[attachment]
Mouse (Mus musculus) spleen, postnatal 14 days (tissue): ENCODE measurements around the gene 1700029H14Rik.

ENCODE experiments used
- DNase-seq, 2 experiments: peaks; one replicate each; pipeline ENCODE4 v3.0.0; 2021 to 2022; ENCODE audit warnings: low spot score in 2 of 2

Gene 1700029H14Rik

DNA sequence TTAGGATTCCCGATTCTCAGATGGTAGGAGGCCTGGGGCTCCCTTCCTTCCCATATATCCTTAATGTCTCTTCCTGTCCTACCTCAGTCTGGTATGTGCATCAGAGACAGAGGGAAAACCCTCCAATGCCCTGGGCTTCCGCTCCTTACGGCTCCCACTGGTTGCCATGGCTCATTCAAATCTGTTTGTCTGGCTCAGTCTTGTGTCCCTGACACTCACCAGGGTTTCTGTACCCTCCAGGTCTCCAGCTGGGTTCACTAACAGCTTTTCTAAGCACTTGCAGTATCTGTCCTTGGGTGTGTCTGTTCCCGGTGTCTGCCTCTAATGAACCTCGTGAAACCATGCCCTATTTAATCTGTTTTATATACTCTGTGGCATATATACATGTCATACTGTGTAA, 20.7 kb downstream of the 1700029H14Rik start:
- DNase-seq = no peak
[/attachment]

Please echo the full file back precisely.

Mouse (Mus musculus) spleen, postnatal 14 days (tissue): ENCODE measurements around the gene 1700029H14Rik.

ENCODE experiments used
- DNase-seq, 2 experiments: peaks; one replicate each; pipeline ENCODE4 v3.0.0; 2021 to 2022; ENCODE audit warnings: low spot score in 2 of 2

Gene 1700029H14Rik

DNA sequence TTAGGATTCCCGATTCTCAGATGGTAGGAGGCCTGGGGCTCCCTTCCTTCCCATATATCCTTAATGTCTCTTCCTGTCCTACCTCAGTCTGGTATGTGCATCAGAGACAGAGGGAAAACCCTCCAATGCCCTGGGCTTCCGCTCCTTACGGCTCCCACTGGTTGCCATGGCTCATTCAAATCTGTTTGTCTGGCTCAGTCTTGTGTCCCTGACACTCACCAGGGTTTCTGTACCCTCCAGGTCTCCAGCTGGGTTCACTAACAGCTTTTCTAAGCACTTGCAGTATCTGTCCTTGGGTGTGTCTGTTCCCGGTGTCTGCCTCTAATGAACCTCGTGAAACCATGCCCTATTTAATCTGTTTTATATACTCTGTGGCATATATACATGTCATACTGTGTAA, 20.7 kb downstream of the 1700029H14Rik start:
- DNase-seq = no peak